The true color image from the Moderate Resolution Imag- ing Spectro-radiometer (MODIS) Aqua instrument, Fig. 6, shows both dust events over the EM. Figure 7 shows the daily average, vertically integrated dust load over the EM region for both dust events and HYSPLIT (http://ready.arl. noaa.gov/) backward trajectories, which show the pathways oftheair masses that reached the CUT-TEPAK station on 22 and 28 September 2011. The HYSPLIT trajectories are driven by NCEP (National Center for Environmental Pre- diction) reanalysis data that appear to be consistent with our model calculations. The streamlines and the velocity vectors refer to an elevation of about 2.5 km (700 hPa) and show the maximum dust concentration during atmospheric transport. In the dust outflow-1 event (Fig. 7, upper panels) the low- pressure system (not shown here) over Cyprus resulted in cyclonic activity that enhanced dust transport from the Sa- hara and airpollution and moisture transport from central and southern Europe. The cyclonic activity of 21 Septem- ber then advected eastwards. The backward trajectories show that air masses reached the CUT-TEPAK station at differ- ent times from different sources; air masses carrying dust from Egypt and from Tunisia. Theair masses from Egypt started at a lower elevation and were then lifted during trans- port across the Mediterranean, while the dust from Tunisia was transported over a long distance and at higher eleva-
As it was observed in theModel 7 with the conventional reflection event, the Figure 6A showed a residual local minimum region for the PS reflection event. In the Figure 6B, there is no local minimum region. Thus, the approximation showed a unimodal behavior for the converted wave reflection event oftheModel 8. Similar to the Figure 3B, the local minimum region is completely suppressed and presents a homogeneous objective function structure. The PS wave reflection event oftheModel 9 (Fig. 6C) showed an extremely homogeneous topographic structure ofthe objective function with no local minimum region. Concerning theglobal minimum region, it becomes larger as the local minimum region disappears. It can also be observed that the difference between the maximum regions and theglobal minimum region became smaller as the structure becomes softer. It was also observed that with the increase ofthe depth ofthe interface where occurs the reflection, there is a decrease ofthe complexity ofthe topography. There is an attenuation and after a suppression ofthe local minimum region, and also a homogenization ofthe structure. For the PS event, the attenuation ofthe local minimum region starts occur strongly in theModel 5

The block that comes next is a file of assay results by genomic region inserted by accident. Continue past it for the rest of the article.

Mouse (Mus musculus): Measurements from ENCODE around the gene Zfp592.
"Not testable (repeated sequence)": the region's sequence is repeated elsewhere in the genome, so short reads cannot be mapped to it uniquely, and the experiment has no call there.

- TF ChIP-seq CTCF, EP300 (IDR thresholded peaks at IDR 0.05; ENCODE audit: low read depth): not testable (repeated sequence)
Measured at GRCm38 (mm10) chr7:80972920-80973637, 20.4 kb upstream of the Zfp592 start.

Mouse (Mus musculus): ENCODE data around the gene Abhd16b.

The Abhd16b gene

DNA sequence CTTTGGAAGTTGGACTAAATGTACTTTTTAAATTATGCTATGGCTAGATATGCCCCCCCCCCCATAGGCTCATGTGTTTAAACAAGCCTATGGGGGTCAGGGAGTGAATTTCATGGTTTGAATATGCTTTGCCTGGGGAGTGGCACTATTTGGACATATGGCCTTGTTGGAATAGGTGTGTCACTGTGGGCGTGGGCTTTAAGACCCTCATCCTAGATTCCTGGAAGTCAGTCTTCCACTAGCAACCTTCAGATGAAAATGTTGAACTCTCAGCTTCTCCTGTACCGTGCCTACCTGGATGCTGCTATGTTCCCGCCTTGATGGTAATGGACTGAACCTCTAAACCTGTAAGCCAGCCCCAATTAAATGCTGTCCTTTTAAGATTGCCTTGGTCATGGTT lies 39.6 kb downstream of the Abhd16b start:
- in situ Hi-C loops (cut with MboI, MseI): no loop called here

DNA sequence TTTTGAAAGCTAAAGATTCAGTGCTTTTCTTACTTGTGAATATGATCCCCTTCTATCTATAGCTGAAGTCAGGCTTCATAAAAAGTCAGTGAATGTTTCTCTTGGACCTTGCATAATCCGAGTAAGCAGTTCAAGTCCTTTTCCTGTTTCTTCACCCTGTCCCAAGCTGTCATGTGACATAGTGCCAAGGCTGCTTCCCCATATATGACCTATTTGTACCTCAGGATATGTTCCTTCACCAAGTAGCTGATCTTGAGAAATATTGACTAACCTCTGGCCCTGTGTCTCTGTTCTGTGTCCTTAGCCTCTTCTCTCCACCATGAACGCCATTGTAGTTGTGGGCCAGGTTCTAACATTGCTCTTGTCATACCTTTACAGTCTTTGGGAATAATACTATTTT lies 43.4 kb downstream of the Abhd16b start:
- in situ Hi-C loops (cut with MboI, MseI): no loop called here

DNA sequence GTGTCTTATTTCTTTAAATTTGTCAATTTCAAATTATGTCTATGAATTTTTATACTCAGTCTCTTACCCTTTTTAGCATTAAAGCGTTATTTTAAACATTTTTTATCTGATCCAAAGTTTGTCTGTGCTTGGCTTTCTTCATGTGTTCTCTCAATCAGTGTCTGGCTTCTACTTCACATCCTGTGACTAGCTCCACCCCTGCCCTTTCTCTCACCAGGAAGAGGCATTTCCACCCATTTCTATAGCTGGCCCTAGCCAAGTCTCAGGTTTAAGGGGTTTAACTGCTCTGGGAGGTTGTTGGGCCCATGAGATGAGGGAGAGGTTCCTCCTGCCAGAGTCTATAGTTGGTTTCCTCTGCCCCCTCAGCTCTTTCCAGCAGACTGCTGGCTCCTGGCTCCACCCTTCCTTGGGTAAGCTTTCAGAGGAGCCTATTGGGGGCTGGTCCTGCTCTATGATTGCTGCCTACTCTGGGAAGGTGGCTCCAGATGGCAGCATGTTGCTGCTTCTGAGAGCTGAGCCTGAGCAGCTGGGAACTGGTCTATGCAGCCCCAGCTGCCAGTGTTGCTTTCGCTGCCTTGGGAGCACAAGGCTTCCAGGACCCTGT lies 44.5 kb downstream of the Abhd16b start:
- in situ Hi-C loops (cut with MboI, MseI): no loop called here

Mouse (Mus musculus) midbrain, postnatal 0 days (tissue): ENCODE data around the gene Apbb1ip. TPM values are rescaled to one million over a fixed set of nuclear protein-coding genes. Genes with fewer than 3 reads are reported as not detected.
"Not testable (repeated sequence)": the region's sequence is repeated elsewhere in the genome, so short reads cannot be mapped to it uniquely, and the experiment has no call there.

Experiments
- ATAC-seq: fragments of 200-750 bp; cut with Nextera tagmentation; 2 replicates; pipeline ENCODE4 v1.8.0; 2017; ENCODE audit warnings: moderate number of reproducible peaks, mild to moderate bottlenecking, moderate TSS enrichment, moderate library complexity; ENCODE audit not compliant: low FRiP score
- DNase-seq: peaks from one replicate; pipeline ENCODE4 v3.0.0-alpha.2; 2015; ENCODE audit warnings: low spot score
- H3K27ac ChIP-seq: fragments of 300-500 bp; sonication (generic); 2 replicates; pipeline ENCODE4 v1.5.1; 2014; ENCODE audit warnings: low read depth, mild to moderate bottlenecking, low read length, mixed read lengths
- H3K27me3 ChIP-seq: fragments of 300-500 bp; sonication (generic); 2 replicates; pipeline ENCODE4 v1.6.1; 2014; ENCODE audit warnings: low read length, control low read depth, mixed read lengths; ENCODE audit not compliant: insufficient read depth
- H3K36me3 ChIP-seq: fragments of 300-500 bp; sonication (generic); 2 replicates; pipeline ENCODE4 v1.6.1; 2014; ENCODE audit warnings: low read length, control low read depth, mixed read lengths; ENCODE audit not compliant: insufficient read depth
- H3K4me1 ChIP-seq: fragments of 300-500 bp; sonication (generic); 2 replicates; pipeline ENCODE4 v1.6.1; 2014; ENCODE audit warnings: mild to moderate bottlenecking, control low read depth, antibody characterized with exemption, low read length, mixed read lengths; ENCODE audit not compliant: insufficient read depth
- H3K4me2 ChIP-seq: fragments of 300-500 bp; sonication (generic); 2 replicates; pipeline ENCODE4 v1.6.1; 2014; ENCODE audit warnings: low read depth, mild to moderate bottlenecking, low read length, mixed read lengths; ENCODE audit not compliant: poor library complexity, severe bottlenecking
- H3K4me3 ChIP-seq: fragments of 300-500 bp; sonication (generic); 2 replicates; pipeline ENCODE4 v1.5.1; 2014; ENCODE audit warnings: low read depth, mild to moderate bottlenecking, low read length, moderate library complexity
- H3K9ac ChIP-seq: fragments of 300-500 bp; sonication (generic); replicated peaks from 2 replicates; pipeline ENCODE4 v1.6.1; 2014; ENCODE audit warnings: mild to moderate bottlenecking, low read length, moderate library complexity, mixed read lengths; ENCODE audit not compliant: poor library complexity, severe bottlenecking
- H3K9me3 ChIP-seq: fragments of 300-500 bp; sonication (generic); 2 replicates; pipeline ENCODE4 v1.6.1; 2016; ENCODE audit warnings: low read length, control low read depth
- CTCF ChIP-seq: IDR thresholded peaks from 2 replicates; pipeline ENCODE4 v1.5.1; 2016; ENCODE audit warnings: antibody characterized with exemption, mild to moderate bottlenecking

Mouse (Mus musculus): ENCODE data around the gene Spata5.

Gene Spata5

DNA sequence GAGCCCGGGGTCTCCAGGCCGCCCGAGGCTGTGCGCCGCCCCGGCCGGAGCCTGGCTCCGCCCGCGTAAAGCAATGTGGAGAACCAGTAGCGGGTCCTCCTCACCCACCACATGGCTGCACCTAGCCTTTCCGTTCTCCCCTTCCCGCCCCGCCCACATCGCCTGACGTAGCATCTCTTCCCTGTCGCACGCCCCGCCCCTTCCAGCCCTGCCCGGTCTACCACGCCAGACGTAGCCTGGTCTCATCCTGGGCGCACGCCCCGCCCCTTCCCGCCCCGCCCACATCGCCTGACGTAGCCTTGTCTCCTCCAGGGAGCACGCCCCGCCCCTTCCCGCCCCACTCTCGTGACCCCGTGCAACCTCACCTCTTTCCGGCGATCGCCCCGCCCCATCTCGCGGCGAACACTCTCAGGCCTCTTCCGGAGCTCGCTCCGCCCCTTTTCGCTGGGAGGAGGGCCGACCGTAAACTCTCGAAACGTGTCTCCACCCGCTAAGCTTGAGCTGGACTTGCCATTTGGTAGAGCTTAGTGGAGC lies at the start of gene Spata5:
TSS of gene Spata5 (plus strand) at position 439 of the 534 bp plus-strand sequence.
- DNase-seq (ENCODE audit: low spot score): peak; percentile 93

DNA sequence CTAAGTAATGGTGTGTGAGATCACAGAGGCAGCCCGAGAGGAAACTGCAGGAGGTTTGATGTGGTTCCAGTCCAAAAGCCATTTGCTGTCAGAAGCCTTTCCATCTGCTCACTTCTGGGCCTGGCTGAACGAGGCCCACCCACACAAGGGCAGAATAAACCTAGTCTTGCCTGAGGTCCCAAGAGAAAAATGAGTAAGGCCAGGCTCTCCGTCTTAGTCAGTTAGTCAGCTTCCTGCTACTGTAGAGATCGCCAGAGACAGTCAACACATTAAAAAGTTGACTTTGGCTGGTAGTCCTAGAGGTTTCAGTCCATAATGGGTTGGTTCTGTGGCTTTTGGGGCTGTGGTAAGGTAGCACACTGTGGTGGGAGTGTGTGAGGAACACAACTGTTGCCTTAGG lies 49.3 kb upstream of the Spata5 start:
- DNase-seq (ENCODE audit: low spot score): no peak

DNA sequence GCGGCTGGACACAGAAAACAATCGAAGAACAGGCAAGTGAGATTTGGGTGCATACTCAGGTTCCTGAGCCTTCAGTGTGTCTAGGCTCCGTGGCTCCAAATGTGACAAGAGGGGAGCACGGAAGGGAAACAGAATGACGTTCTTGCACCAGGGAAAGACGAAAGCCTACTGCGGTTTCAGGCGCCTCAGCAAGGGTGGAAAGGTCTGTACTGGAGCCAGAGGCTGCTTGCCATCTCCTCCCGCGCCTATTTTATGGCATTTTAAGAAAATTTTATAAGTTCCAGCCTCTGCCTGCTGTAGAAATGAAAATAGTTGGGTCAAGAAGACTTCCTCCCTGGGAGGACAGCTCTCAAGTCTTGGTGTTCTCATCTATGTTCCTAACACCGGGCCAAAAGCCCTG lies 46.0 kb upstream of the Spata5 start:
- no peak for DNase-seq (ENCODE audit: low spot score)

In the context ofthe population-based case---control study called Childhood Autism Risks from Genetics and Envi- ronment (CHARGE), Shelton et al. explored, in California, the possible association between proximity of residence to agricultural pesticides during gestation and ASD or devel- opmental delay (DD). For 970 participants, aged 2---5 years, commercial pesticide application data collected using the California Pesticide Use Report (from 1997 to 2008) were connected with the addresses during gestation. The pounds of active ingredient applied regarding organophophates, organochlorines, pyrethroids, and carbamates (four pesti- cide families selected by the authors) were aggregated within buffer distances of 1.25-km, 1.5-km, and 1.75-km from the residence. The authors used multinomial logistic regression to calculate the exposure odds ratio compar- ing cases affected by ASD (486, diagnosed according to both ADI-R and ADOS), or by DD (168, assessed by the Mullen Scales of Early Learning and the Vineland Adap- tive Behavioral Scale), with normal controls (316) frequency matched to the ASD cases by sex, age, and the regional catchment area. Data were adjusted for education ofthe father, home ownership, birthplace ofthe mother, child race/ethnicity, maternal prenatal vitamin intake, and year of birth. During pregnancy, about one-third ofthe moth- ers lived within 1.5 km of an application of agricultural pesticides. Living near organophosphates at some time dur- ing pregnancy was associated with 60% increased ASD risk, higher for third-trimester exposure to organophosphates overall, and for second-trimester applications of chlorpyri- fos (an organophosphate explored independently). Children of mothers living near applications of pyrethroids duringthe preconception period or pregnancy at third trimester were at higher risk of both ASD and DD. DD risk was higher in those living near applications of carbamates, with no specific vulnerable periods. The authors concluded that their study supports the association between pesticide exposure during pregnancy, particularly organophosphates, and neurodevel- opmental disorders, as well as providing novel findings about the associations of pyrethroids and carbamates with ASD and DD. 21